Centralization and belligerence: Labor’s new ways under Avi Gabbay
Analysis: Three weeks after being elected, the new Labor Party Leader seems focused on the general elections, which are nowhere in sight for now, while making huge transformations within the party. Some say he is operating like a CEO in the private sector, while others believe the management methods he is introducing could save the Labor Party from degeneration.
Members of the Labor Party are still trying to digest the new ways of action introduced by their new leader, Avi Gabbay. Three weeks after being elected Labor chairman, Gabbay seems focused on the general election day, which is nowhere in sight for now, while making huge transformations in the party. It doesn’t always end peacefully.
Some say Gabbay is operating like a CEO who is ignoring the political game and working according to the private market’s management methods—centralization and belligerence. Others say it’s just the beginning and Gabbay’s new ways could brush the dust off the party and lift it out of the degeneration process it has been undergoing in recent years.
In any event, it seems no one in the party can ignore Gabbay, who isn’t asking for any days of grace and isn’t waiting before implementing the changes he wishes to lead—sometimes at the cost of harsh criticism against him from the veteran party members and key activists.
For example, party members say, a day after the election Gabby convened the party workers, who were surprised to discover that he was already fixed on the future. He wanted to know what each worker does, and made it clear to them that “from now on, I’m asking you not to engage in internal politics. Whoever engages in that rather than in preparing the party for elections—simply won’t be here.”
According to party workers, the new chairman asked Labor Secretary-General Eran Hermoni to cut inessential positions and divert the money to the election campaign. “He doesn’t care who the person is and how long he’s been working,” said a party source. “He only cares about the bottom line: How the employee contributes or can contribute to Election Day.”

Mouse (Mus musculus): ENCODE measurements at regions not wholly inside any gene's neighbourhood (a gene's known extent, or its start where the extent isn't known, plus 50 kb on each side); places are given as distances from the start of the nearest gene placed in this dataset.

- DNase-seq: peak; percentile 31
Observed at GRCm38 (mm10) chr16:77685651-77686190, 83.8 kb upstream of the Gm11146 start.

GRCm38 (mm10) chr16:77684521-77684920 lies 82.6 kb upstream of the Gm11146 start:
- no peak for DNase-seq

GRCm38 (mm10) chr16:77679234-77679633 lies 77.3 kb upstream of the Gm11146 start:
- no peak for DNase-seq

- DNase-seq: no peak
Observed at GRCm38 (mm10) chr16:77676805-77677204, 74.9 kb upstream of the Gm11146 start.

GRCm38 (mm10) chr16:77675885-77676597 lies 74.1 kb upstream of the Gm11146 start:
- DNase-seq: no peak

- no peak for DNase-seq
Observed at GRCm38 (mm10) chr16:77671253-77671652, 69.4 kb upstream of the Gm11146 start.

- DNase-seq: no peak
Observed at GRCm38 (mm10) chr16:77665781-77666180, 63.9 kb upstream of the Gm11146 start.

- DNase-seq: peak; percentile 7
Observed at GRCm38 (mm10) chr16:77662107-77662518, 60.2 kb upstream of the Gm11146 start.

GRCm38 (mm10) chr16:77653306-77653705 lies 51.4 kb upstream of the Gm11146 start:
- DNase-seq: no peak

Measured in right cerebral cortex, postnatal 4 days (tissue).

In a different case, Gabbay announced his intention to bring in a new director-general who would handle budgets and manpower, among other things. In a party secretariat meeting and after discussing the issue with Hermoni, he used relatively delicate words to describe the move to the employees: “I plan to bring in a new director-general, and Eran and I will decide together on the outline of his work.” When Gabbay defined the new director-general’s responsibilities in closed meetings, he was told that they contradict the party’s constitution but was undeterred. “If needed, we’ll change it,” he said.
Veteran workers were outraged by the unequivocal demands he presented and the approach he brought along, several days after taking office. Even if there is a proper goal, they said, the means are wrong and problematic. Some Knesset members, on the other hand, say that Gabbay’s determination and insistence on going against the acceptable rules may benefit the party.
The criticism directed at him recently isn’t just over his aggressive style and the decisions he makes without consulting veteran workers, but also over the new policy Gabbay wishes to adopt, which some say is crucial for his goal of becoming prime minister. It began after Gabbay received invitations to internal political events and was asked to address veteran party members. He told the organizers, “I expect you to organize meetings with new audiences who will bring in new voters.”
Gabbay adopted a similar approach in regards to New Year toasts. He informed key activists that he wouldn’t attend events in the party’s different offices across the country ahead of the Jewish Holy Days, but would rather hold a major event which all senior party members would be invited to, breaking a long-standing holiday tradition in the party.